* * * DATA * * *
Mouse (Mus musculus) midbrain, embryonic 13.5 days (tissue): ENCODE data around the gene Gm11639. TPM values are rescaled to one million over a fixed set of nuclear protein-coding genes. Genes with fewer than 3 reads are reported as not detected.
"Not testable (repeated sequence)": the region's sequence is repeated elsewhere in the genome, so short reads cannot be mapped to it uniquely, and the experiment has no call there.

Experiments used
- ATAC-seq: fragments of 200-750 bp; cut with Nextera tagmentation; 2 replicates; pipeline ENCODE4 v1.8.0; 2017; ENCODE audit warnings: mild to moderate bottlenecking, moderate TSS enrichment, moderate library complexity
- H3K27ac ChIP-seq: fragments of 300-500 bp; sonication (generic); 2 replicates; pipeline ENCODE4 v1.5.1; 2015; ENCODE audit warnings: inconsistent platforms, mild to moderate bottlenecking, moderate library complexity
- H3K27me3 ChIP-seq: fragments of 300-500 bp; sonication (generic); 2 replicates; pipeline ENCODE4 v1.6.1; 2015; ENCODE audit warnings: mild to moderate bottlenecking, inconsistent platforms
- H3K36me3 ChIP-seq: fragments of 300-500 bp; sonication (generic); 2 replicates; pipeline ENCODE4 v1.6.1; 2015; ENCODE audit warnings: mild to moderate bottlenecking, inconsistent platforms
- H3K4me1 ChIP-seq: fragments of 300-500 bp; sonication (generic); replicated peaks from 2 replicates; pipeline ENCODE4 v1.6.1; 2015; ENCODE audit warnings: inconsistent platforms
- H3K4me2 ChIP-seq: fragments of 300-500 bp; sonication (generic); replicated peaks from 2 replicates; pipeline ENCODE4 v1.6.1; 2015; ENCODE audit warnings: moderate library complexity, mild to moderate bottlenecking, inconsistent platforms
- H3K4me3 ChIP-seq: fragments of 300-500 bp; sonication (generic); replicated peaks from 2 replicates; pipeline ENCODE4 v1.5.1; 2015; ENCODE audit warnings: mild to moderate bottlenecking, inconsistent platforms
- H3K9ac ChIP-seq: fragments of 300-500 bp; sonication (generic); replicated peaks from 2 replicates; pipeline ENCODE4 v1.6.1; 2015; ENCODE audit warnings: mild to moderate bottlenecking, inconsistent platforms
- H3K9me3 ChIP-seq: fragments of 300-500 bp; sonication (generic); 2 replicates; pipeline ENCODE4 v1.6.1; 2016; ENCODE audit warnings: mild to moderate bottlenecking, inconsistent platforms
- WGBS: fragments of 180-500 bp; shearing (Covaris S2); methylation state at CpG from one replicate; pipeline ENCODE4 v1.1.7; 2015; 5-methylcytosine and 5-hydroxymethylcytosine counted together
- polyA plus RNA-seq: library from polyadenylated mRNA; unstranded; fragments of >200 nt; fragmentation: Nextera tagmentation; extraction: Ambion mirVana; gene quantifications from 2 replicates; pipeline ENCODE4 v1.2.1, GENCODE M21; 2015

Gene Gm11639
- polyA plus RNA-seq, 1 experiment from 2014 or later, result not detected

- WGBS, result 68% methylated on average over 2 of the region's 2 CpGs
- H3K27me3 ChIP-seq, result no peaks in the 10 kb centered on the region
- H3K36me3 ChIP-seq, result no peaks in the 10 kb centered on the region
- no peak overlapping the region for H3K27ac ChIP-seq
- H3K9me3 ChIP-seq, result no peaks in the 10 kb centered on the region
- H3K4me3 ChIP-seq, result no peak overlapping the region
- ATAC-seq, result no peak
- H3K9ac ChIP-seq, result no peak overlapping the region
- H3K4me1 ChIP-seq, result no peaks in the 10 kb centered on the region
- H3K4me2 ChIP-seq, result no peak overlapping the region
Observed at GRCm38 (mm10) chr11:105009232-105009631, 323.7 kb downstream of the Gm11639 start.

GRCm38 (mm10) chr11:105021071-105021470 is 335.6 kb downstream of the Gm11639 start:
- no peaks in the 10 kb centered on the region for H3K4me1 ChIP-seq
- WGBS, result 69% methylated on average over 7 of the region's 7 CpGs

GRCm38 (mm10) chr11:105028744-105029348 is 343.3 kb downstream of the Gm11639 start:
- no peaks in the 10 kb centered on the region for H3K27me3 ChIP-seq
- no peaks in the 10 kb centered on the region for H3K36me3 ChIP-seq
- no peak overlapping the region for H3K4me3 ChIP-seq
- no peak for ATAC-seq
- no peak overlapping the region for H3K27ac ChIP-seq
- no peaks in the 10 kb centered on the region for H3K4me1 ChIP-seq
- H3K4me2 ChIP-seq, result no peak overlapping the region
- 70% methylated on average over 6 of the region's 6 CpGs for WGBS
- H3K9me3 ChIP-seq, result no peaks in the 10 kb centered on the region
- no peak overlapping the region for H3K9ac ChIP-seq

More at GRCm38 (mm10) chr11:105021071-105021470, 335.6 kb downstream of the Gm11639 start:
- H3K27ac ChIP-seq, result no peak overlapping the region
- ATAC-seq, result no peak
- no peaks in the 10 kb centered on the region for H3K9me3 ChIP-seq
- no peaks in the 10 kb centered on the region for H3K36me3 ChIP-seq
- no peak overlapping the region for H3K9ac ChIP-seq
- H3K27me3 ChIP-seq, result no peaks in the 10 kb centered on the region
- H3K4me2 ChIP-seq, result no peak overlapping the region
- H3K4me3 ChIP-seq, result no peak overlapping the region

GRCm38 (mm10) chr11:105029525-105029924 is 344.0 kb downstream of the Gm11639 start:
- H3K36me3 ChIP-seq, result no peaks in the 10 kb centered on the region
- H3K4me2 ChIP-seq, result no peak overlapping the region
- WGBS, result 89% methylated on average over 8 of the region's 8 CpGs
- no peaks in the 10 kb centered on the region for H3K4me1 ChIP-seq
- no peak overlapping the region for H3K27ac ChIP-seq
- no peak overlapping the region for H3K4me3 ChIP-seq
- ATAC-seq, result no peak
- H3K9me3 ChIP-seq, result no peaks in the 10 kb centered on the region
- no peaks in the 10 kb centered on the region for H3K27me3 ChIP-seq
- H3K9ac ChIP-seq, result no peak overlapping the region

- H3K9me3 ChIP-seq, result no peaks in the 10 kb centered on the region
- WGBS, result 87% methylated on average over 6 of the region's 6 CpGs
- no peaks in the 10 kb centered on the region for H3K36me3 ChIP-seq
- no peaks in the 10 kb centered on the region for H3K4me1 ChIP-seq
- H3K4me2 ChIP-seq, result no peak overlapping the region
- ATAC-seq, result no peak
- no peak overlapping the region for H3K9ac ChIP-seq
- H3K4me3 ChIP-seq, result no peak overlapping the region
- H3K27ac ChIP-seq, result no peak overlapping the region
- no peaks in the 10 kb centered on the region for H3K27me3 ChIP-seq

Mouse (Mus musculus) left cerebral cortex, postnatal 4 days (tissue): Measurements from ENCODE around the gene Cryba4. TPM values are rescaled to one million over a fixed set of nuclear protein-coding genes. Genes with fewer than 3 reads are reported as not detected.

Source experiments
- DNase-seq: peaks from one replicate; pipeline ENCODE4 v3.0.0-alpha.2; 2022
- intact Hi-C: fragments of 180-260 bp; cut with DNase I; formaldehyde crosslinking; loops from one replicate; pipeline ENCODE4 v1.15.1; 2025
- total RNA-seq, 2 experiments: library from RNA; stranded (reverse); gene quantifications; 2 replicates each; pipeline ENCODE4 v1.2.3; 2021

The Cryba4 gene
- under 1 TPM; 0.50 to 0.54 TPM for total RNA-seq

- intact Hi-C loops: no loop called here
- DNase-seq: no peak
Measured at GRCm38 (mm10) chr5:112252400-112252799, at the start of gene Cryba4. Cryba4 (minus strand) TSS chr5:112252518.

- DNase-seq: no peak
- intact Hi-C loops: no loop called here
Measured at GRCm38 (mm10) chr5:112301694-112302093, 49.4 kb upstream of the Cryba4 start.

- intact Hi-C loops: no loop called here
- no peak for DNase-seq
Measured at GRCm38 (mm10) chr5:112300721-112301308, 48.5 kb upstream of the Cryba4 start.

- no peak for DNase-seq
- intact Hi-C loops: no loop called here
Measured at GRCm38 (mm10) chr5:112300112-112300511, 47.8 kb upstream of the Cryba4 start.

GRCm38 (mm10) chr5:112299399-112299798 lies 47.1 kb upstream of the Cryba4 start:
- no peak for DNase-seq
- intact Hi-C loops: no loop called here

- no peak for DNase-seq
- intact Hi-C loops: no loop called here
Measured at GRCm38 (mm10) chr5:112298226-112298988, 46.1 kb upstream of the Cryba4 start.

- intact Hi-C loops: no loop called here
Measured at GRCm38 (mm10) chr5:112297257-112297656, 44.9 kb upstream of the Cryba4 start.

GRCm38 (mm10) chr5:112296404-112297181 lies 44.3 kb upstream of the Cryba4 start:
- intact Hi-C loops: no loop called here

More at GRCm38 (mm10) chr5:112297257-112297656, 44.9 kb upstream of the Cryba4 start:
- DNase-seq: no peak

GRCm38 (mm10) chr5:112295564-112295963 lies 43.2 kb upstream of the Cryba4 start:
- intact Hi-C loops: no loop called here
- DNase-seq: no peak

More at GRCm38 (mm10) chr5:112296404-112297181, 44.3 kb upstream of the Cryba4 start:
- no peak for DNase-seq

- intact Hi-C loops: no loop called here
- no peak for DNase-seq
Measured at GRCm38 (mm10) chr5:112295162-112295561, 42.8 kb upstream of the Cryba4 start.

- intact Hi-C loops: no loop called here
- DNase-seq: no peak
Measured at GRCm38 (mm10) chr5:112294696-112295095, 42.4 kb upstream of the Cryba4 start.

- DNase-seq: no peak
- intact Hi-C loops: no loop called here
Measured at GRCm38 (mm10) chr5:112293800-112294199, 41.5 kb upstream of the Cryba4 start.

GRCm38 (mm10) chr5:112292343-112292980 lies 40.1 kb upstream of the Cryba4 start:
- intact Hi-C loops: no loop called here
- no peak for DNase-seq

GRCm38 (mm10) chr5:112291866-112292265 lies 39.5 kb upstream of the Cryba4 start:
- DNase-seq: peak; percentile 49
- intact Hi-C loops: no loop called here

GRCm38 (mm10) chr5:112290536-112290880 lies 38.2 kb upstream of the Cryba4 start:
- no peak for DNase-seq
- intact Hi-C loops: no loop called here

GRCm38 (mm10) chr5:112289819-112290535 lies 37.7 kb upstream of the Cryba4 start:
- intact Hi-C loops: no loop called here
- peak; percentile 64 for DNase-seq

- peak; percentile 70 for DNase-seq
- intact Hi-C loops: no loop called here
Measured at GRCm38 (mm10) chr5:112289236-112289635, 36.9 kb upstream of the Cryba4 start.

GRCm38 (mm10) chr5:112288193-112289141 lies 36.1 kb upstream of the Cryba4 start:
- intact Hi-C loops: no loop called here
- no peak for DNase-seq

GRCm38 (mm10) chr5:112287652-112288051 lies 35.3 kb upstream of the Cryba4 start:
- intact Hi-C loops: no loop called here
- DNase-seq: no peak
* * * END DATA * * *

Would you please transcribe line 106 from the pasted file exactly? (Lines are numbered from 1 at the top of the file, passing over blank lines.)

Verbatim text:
More at GRCm38 (mm10) chr5:112296404-112297181, 44.3 kb upstream of the Cryba4 start: